Boca de la Soledad, Canal de la Magdalena, and Sand Dollar Beach

Feb 01, 2020 - National Geographic Sea Bird


Today we repeated a session of whale watching in the quiet waters of the Magdalena Bay, but a bit earlier. Around 7 a.m. we boarded a big local panga, moving into the Boca de la Soledad, a shallow entrance for the cetaceans located between Magdalena and Santo Domingo islands. There was a light, warm breeze blowing from the northwest, but the conditions were perfect for more whale observations, like a clear atmosphere and a motionless sea. Once at the Boca, we saw the whales moving slowly, almost lazily, with no hurry—the mothers nursing the babies or playing with them; the singles seeking for mates. Our excited guests captured the last mental and photographic images of these magnificent giants, as we would leave soon the area.

The naturalists said the last words about their reproduction, population biology, behavior, history—all that they have been able to learn about the species, not only from specialized books but also, and more importantly, by their years of experience visiting them in the nurseries. Additionally, dozens of seabirds decorated the scenery: white pelicans (“borregones” in the local Spanish jargon), terns, gulls, frigatebirds, pelicans, and fishes jumping out of the water! Once we were more than satisfied with the whale watching, National Geographic Sea Bird picked up anchor (and our navigational adviser Sergio as well) and sailed back into the Canal de la Soledad. The ship passed by Adolfo López Mateos port, which was ready to celebrate, today and the following two days, the Gray Whale Festival, a local tradition in which the people (all the town!) congregate to elect a Queen of the Gray Whale. This Queen, for a year, will promote the conservation of the whales and the tourist activities, local cuisine and traditions of the place.

During the transit of the Canal de la Magdalena, Hiroshi Kawashima presented “The Other Mexico,” a great overview of the discovery, exploration, colonization, and modern life of the peninsula of Baja California, the gulf, and islands. Some whale sightings also occurred from the bow, and, again, we contemplated the dense patches of mangroves with their feathery inhabitants—cormorants, godwits, willets, and others, while 13 dolphins rode our bow.

In the late afternoon, the ship reached the southern portion of the canal, and dropped anchor. All our guests and staff went ashore the Pacific side—the Santa Maria Bay and Sand Dollar Beach. Hundreds of shells were there awaiting us—to be picked, observed, and photographed, like the tower, fig and moon snails, tivelas, cockles, scallops, pen shells, and more. Minute sandpipers pecked at the wet sand to get small invertebrates, their food. Our expedition finished with a beautiful sunset that painted the sky in pink, red, orange, and green.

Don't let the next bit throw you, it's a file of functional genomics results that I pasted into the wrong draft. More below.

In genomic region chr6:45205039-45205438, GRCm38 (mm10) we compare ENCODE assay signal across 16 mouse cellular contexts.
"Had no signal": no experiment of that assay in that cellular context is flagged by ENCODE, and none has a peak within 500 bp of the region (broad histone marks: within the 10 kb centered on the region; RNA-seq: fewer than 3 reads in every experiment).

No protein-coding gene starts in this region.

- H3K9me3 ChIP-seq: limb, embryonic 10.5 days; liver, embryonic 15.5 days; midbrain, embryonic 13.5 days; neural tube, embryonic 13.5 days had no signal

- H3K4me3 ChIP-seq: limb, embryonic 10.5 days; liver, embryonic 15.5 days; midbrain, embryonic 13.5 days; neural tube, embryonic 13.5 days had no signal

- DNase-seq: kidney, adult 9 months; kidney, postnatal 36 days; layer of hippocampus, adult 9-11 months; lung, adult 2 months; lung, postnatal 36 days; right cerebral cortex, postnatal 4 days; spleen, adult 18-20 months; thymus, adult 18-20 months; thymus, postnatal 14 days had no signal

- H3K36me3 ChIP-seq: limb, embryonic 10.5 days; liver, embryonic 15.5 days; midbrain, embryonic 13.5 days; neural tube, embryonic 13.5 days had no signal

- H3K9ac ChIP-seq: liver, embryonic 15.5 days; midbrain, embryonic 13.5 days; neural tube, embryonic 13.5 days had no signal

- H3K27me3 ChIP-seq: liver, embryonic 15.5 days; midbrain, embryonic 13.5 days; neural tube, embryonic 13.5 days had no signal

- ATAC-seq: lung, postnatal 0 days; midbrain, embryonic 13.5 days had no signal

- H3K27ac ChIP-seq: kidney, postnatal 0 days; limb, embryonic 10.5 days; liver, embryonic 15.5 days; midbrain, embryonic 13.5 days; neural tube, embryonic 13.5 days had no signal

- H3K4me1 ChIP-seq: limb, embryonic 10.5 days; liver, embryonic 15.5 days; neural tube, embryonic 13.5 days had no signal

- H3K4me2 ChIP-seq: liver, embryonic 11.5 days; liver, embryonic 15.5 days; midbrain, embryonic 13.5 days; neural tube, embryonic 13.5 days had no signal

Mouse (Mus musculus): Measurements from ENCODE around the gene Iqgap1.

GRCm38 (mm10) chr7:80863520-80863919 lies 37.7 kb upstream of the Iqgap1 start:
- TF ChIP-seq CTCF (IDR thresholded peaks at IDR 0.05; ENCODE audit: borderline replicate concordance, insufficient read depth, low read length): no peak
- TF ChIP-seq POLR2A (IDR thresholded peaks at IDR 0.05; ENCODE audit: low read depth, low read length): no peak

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About the Author

Michelle Brugiere

Wellness Specialist

Michelle grew up in France and found “home” upon her arrival in California in 1985. In 1987, a near death experience opened the doors to the deep connection between Body Mind Spirit and she became fascinated with the human body. Instead of furthering her teaching career she became a licensed massage therapist and wellness practitioner. She discovered many ways to deepen and understand the connection through the art of therapeutic massage and a daily practice of yoga, meditation, and qigong. Her deep connection to Nature and her passion for adventure and the great outdoors took her to many mountain tops in Colorado, California and South America, rock climbing on beautiful sandstone spires in Utah and on challenging granite walls in Colorado and Argentina. Her love for water took her swimming with dolphins in Kauai and New Zealand, dancing with sea lions and manta rays in the Sea of Cortez, and sea kayaking to the islands in Baja.

About the Photographer

Adrian Cerda

Naturalist

Adrian studied biology at the national Autonomous University of Mexico. In 1991 the Wildlife Preservation Trust of Jersey, on Britain's Channel Islands, awarded Adrian with a scholarship to its prestigious 16-week training program in Captive Management and Breeding of Endangered Species. This pioneering course of study is responsible for the conservation and rescue of countless species on the verge of disappearance. While there, Adrian also received a six month diploma in endangered species management.

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